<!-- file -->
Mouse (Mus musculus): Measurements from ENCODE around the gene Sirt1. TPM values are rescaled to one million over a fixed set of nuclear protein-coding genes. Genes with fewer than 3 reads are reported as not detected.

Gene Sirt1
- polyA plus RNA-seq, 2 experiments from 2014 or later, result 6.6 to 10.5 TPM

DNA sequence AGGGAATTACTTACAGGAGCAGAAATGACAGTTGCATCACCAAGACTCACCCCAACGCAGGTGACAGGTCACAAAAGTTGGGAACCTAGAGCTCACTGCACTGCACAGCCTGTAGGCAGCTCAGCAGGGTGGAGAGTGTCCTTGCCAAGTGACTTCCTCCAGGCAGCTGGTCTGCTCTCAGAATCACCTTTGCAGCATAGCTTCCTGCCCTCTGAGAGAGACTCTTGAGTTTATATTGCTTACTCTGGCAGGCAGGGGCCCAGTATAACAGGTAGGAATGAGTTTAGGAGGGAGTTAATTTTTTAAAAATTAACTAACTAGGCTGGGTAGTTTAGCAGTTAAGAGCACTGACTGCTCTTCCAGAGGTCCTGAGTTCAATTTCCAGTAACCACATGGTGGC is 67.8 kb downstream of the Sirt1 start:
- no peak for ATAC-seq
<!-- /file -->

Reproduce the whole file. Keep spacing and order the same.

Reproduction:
Mouse (Mus musculus): Measurements from ENCODE around the gene Sirt1. TPM values are rescaled to one million over a fixed set of nuclear protein-coding genes. Genes with fewer than 3 reads are reported as not detected.

Gene Sirt1
- polyA plus RNA-seq, 2 experiments from 2014 or later, result 6.6 to 10.5 TPM

DNA sequence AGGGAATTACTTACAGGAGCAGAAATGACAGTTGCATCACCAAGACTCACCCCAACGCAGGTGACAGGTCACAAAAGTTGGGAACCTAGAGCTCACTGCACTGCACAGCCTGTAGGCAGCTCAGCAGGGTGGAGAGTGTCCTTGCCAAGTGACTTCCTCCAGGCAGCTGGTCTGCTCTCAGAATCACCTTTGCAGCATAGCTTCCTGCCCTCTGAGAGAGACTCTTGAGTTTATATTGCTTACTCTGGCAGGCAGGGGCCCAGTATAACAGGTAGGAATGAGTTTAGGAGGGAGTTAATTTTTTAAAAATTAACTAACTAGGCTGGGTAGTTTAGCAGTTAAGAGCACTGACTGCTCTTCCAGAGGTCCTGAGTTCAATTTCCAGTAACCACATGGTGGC is 67.8 kb downstream of the Sirt1 start:
- no peak for ATAC-seq